Funeral Planning

What’s the role of the Funeral Planning Authority?

· 6 min read

Legislation is in the pipeline that will see funeral planning and regulation come under the Financial Conduct Authority's remit in 2022. For now, funerals remain under the gaze of the Funeral Planning Authority (FPA). What is the FPA, and what exactly does it do?


You’re not daft enough to hand your money over to just anyone promising to deliver the goods after your body’s gone cold. When you’re buying a funeral plan in the UK, you need to be sure that you can trust your funeral director with a few thousand pounds that you’ll never see again.

This is where the Funeral Planning Authority (FPA) comes in. They regulate the funeral planning industry and currently cover over 1.5 million pre-paid funeral plans.

It doesn’t work the same as the banking or telecoms regulators that you may know about, though. To help you fully understand the role of the FPA, we’re going to get into:

  • Where the Funeral Planning Authority comes from
  • The job of the FPA
  • What the future holds for regulating funeral plans

What is the Funeral Planning Authority?

Established in 2002, the FPA is an industry body for funeral directors and other companies that sell pre-paid funeral plans. It's a voluntary organisation that monitors the administration of policies, ensures proper conduct, and works to guarantee funeral plans if the provider goes bust.

The organisation doesn’t have any government mandate – that is, there aren’t any laws that give the FPA power. Instead, power comes from members wanting to be members and offer their customers some security with their funeral plan.

For any person or organisation to become a member, they must submit a range of documentation and speak with the chief executive. The details that are needed include:

  • Application forms
  • Detailed information about their business model
  • Trust Deeds
  • Insurance agreements
  • Bank accounts
  • Actuarial valuations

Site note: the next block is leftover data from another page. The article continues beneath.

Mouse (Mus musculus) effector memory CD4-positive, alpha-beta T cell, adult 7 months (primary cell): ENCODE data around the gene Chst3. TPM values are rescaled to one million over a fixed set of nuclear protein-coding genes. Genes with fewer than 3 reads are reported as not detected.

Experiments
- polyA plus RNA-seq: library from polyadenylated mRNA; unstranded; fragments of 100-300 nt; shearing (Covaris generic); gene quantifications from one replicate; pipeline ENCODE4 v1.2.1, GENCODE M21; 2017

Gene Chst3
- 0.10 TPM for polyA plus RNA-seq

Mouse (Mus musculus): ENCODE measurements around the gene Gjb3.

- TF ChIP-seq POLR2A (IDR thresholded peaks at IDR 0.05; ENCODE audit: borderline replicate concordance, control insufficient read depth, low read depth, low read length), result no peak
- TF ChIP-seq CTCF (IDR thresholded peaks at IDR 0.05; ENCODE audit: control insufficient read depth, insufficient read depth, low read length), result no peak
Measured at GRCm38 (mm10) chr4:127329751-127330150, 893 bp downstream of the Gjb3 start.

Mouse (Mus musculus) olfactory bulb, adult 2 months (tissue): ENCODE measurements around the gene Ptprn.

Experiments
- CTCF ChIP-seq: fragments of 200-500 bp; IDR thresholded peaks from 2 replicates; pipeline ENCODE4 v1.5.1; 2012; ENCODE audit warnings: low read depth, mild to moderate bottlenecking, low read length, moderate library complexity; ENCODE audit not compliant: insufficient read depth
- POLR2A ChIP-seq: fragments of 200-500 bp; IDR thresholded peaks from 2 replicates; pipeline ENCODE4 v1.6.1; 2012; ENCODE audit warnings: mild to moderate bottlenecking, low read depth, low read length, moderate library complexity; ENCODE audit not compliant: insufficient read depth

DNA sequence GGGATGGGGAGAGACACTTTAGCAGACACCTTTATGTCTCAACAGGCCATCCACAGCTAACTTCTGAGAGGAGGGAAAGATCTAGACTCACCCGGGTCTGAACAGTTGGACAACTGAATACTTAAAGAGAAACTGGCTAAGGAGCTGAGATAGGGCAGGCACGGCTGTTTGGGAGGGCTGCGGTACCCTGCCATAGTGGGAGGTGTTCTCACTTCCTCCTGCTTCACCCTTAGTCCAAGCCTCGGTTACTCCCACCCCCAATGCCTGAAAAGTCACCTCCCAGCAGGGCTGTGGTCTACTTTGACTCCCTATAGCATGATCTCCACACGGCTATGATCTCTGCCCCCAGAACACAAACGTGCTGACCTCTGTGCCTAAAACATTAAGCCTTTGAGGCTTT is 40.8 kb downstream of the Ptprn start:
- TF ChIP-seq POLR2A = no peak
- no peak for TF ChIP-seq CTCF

• Investment details
  • Funeral plan literature

Around 95% of all funeral plans sold in the UK are covered under the FPA, so they may not have any legal status, but they’re valuable to the industry.

What does the Funeral Planning Authority do?

The FPA does a few different things, all aimed at helping you as the consumer get a secure and stable plan for your big send-off. The functions of the authority are all there for consumer confidence and span a range of issues.

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Tracing a plan

Can’t remember all the stuff you did with a financial planner years ago? Sure your recently departed buddy spoke of a funeral plan but can’t find the paperwork?

The FPA has a tracing scheme that allows you to enter your or someone else's details and see if a plan exists. They don't have a database; instead, they send the details to all their members to check if what you're looking for sits on their books.

Fill in their online form and wait to be contacted by a funeral plan company. Unfortunately, there aren't any guaranteed timeframes, and if nothing is found, you won't hear anything.

Protecting your money

Under the code of conduct, all funeral plans regulated by the FPA must do one of two things with your cash: 

  • Have the money held in trust. There are rules about who can be trustees, and the details are regularly audited.